Q: Can the seller entertain and/or accept other offers after mine has been accepted?

A: An AAR Short Sale Addendum is incorporated into the Purchase Agreement in Short Sale transactions. The Addendum states that the seller may accept subsequent offers and submit back-up contracts to the seller's lender(s) for consideration. It further states that the seller's lender may elect to allow the seller to sell the property to the buyer with a contract that has the most acceptable terms and conditions to the lender. This may or may  not be the first contract received by the lender. Review all contractual agreements and forms with your Realtor before signing.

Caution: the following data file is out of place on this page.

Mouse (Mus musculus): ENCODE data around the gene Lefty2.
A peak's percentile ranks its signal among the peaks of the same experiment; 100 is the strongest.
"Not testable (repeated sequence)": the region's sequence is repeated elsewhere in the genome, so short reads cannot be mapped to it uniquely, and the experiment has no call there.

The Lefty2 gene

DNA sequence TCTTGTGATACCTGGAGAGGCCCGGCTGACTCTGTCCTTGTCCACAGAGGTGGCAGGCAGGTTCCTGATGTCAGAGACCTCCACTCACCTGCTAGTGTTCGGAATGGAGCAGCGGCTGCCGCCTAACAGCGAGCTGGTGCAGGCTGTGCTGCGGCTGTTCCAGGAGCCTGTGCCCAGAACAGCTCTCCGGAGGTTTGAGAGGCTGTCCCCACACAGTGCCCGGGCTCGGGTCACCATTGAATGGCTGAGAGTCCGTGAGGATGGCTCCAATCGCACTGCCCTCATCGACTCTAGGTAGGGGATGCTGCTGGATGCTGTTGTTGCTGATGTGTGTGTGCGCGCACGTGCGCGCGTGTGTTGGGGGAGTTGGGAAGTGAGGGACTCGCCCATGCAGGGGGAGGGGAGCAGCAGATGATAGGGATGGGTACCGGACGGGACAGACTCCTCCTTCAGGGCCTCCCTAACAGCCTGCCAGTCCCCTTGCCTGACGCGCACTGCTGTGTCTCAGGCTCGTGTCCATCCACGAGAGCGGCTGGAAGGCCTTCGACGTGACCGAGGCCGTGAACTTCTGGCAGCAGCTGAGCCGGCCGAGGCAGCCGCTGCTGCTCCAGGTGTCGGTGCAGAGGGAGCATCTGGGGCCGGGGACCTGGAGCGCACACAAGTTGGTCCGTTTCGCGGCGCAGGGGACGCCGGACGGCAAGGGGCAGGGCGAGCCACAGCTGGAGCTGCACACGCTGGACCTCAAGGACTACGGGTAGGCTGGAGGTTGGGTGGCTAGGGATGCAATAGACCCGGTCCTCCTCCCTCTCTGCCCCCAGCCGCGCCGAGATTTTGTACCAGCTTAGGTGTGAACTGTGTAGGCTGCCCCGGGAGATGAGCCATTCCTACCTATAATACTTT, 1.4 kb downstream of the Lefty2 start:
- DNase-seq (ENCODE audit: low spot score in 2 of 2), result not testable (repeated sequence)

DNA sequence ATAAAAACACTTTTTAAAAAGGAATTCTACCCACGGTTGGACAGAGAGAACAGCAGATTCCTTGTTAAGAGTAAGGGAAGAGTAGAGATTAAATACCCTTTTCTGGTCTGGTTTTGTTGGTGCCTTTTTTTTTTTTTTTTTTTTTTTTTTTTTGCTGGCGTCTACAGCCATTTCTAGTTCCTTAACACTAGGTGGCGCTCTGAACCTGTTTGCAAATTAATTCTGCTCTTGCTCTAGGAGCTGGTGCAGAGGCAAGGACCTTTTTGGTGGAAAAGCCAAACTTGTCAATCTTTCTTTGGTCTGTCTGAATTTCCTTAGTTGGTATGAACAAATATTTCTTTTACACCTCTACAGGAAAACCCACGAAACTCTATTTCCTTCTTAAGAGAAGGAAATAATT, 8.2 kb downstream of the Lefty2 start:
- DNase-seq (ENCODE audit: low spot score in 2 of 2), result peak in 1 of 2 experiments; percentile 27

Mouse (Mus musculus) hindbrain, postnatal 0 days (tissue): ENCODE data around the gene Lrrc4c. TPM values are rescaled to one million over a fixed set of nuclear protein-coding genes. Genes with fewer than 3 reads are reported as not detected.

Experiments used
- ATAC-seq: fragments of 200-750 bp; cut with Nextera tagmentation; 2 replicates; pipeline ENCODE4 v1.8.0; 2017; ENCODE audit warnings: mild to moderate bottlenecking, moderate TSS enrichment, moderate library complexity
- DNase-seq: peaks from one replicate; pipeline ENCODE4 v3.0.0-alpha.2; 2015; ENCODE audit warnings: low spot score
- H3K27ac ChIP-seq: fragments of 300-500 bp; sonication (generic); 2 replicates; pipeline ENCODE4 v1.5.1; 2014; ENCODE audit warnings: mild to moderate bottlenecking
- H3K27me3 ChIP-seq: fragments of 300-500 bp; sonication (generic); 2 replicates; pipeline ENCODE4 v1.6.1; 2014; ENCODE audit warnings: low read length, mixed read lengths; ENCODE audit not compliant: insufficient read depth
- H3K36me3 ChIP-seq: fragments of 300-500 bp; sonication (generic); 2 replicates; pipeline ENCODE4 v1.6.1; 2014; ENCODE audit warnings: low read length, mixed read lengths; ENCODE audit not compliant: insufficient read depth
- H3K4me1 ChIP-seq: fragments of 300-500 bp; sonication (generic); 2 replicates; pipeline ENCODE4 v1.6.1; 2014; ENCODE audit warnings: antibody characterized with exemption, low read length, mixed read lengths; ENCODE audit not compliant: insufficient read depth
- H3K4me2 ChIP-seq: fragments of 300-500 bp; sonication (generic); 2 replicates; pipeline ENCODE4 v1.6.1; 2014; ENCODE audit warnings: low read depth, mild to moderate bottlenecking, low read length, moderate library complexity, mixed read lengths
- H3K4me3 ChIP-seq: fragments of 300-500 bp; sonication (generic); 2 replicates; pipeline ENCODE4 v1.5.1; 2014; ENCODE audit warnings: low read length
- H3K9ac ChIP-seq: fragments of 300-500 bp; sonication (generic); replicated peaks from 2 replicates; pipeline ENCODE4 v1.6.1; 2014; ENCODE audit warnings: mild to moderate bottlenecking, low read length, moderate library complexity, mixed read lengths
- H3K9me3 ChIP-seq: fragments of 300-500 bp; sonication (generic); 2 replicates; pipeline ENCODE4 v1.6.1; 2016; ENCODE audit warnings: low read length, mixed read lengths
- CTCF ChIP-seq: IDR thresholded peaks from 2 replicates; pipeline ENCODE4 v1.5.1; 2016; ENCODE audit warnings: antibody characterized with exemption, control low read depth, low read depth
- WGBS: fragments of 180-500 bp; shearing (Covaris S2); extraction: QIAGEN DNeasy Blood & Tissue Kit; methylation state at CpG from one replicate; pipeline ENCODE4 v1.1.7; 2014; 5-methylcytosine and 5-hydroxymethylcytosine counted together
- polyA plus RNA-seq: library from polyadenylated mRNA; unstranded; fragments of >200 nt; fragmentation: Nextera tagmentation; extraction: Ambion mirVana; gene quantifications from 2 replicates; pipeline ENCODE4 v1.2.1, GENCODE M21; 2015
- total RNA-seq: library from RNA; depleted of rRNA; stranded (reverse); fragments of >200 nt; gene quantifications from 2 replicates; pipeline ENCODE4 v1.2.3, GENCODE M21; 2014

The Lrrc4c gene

Q: How long does it take from start to finish?

A: Some say when there is only one mortgage; the approval can take two months or more. That may be overly optimistic. If there is more than on e mortgage with different lenders, it can take four months or longer for the lenders to approve the sale. Remember patience is a virtue in short sale!

Q: What if I have a home to sell or want other concessions?

A: If you have a home to sell before you can close on the purchase of the Short Sale, or if you need to be in your new home by a certain time, a Short Sale may not be for you. Lenders tend to prefer offers with few contingencies and flexible terms. Inspection contingency time periods should be shorter rather than longer. Remember, making financial demands on the seller such as pest control repairs, or credits for property shortcomings all translate to additional costs to the lender who is absorbing the loss.

 Q: How can I find out more about a particular property before I decide to prepare an offer to purchase?